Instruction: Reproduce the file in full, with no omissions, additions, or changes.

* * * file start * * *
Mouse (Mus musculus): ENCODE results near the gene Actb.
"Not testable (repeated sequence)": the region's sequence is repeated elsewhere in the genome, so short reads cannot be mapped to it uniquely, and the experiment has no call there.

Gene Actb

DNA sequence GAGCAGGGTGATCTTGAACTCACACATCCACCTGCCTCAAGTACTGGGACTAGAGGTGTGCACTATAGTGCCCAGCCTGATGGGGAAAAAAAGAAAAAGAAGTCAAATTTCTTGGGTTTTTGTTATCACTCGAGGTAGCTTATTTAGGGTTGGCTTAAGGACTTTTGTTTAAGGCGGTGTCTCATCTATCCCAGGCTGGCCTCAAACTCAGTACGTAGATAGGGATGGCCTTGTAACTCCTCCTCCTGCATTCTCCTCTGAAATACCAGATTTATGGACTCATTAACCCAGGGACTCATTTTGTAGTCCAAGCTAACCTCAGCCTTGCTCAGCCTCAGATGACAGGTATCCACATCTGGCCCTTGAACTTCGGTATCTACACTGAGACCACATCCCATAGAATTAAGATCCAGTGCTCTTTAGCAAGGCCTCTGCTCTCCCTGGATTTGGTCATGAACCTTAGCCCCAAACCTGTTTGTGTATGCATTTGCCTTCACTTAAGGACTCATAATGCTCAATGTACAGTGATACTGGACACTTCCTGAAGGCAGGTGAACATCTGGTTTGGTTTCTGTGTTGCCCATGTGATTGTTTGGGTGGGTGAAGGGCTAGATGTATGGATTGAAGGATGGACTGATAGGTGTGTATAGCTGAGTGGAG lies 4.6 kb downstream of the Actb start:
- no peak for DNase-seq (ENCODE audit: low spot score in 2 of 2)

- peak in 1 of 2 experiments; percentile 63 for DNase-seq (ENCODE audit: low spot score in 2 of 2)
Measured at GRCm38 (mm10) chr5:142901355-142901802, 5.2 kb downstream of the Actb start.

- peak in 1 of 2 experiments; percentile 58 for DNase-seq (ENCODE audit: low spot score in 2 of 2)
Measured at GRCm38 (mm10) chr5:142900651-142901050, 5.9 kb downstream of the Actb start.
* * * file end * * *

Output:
Mouse (Mus musculus): ENCODE results near the gene Actb.
"Not testable (repeated sequence)": the region's sequence is repeated elsewhere in the genome, so short reads cannot be mapped to it uniquely, and the experiment has no call there.

Gene Actb

DNA sequence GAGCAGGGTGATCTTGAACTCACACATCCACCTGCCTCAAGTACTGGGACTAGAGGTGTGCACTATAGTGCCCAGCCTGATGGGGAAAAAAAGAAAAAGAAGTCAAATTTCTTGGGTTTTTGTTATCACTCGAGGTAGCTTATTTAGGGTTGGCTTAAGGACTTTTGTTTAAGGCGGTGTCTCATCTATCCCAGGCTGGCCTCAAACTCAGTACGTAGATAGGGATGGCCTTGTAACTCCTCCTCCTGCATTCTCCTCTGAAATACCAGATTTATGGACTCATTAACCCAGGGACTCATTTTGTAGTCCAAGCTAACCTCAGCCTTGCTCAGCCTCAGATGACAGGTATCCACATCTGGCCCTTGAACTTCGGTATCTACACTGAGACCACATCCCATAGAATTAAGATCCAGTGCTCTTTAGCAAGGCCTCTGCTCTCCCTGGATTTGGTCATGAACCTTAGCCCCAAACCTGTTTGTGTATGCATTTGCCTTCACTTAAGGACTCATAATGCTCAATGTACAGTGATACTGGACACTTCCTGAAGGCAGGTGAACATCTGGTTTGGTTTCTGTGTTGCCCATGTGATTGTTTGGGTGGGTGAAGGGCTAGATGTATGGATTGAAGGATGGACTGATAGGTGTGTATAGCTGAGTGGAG lies 4.6 kb downstream of the Actb start:
- no peak for DNase-seq (ENCODE audit: low spot score in 2 of 2)

- peak in 1 of 2 experiments; percentile 63 for DNase-seq (ENCODE audit: low spot score in 2 of 2)
Measured at GRCm38 (mm10) chr5:142901355-142901802, 5.2 kb downstream of the Actb start.

- peak in 1 of 2 experiments; percentile 58 for DNase-seq (ENCODE audit: low spot score in 2 of 2)
Measured at GRCm38 (mm10) chr5:142900651-142901050, 5.9 kb downstream of the Actb start.